So far we have had 4 battles: 1 teaser with a witch and some zombies, one small conflict (inside a larger battle) with a couple of experienced soldiers and their minions; one ambush by a wizard/assassin and her minions; and one big pitched battle. All have been resolved rapidly, and although the first and third weren’t very challenging, the fourth was a very close call with the characters only being saved at the end by their Iroquois allies. That last battle was between the 5 characters (all 4th level) and 15 soldiers (1st level) and three leaders (all about 3rd level). The characters used some magic items, quite a bit of their more basic magic, and their stealth skills, and came out of it heavily fatigued and badly wounded. 
The main faults I have found so far are:
  • The difficulty classes for spells are a bit arbitrary and need to be tightened up. I think an absolute judgement on level and a level-based difficulty assignment may be a good idea
  • I am working with a system of DCs for spells in which failing to meet the DC on a skill check means that the spell still works but the character takes a fatigue. This makes magic perhaps a little too powerful. I am considering setting a lower DC for partial failure (which could also apply to other skills) equal to the DC minus the character’s level. So for example, if the DC is 15, partial failure occurs for a 4th level character on rolls of 11-15. This will make magic viable but will make people think twice about using their most difficult spells frequently.
All in all, if I can tighten up the magic system I think this system  will work well!

This week at the Pub where I role-play I will start a series of sessions testing my ideas for changing the AD&D rule system. Starting depends on whether there will be players – everyone else seems to be intent on drifting off to some Call of Cthulhu madness – but I currently have at least 2 players guaranteed, and hope for 4.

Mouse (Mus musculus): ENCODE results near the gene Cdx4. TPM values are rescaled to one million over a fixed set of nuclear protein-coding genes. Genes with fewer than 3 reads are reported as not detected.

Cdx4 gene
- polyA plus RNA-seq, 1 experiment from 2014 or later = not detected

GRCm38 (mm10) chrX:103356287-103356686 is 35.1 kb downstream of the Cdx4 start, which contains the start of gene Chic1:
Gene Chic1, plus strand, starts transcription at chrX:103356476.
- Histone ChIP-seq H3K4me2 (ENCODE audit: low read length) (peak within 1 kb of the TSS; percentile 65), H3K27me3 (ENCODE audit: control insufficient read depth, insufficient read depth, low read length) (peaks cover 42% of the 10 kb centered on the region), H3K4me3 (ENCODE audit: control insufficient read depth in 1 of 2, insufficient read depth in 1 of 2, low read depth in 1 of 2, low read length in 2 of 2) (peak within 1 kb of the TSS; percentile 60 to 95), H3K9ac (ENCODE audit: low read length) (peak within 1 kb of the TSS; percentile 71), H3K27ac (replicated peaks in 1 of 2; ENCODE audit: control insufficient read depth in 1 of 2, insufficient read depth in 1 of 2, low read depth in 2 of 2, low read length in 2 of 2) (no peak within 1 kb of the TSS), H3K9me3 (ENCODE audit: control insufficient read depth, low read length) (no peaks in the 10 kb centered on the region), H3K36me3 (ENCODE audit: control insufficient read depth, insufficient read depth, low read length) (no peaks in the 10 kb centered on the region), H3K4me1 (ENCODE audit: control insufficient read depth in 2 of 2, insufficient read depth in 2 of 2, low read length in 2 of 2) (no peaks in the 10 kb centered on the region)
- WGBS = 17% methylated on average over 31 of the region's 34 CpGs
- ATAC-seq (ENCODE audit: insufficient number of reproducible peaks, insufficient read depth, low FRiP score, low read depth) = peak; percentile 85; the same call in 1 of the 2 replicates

The first adventure will not use the full details of my reconfiguring scheme. Magic will use some spells I pulled out of my arse, or spells based on conversions of existing spells in the Players Handbook. Everything else will  run on the skill and combat system I have (partially) laid out here.

There will be 0-3 adventures, depending on interest. They will be set in the world of Compromise and Conceit, just before the outbreak of the French and Indian War in America in 1753. The characters will be entrusted with the responsibility of delivering instructions regarding the treatment of Iroquois natives to a chain of forts from Albany to lake Ontario. Things will, of course, go wrong. The characters available at the start are:

  • Anna Labrousse, an enchantress from the Regency school of magic, from a somewhat down-at-heel background (daughter of an industrialist), but able to enter the Regency school through cunning application of her enchanting talents. Being somewhat disapproved of in her School, she has had to resort to adventuring to better her lot in life
  • Lord Merton of Epsom-St. Hilliers, a shiftless and irresponsible junior Earl, who possibly has syphilis or TB, discharged dishonourably from the Trajectors (a division of military engineers and wizards), and wandering the world looking for trouble in the company of his batman and Infernal Engineer. Lord Merton is armed with “the Earl of Epsom’s blurters”, a pair of rather well-enhanced pistols, and has a few other semi-magical tricks on the side. He is not of redoubtable constitution, however…
  • Russell Ganymede, Lord Merton’s batman and the Infernal Engineer of his old division of Trajectors, also discharged dishonourably alongside Merton. Infernal Engineers summon Infernal essence to enhance the power of cannon and small arms, and usually also use heavy-weaponry. Ganymede has some powers of demon-conjuring and infernal enhancement, and is also a melee combatant
  • Father David Cantrus, a Jesuit priest and sometime friend of Labrousse, who has been struck with wanderlust and a certain disregard for his old order. Or so he says…
  • Umit Dilmen, a Whirling Dervish, a type of Turkish mystic, who has come to America to try his hand at the Great Game and been introduced to the group through the General who commands the fort at Albany.
In AD&D terms, the PCs are respectively a Wizard, Rogue, Fighter, Priest and Druid/Wizard. In this adventure,  however, all have some magic skills and the Rogue particularly has a more limited set of Rogueish skills (he is probably more of an assassin). The first adventure is going to revolve heavily around combat, stealth and then some quick thinking, so the Enchantress may be a bit out of place.
But first people have to turn up…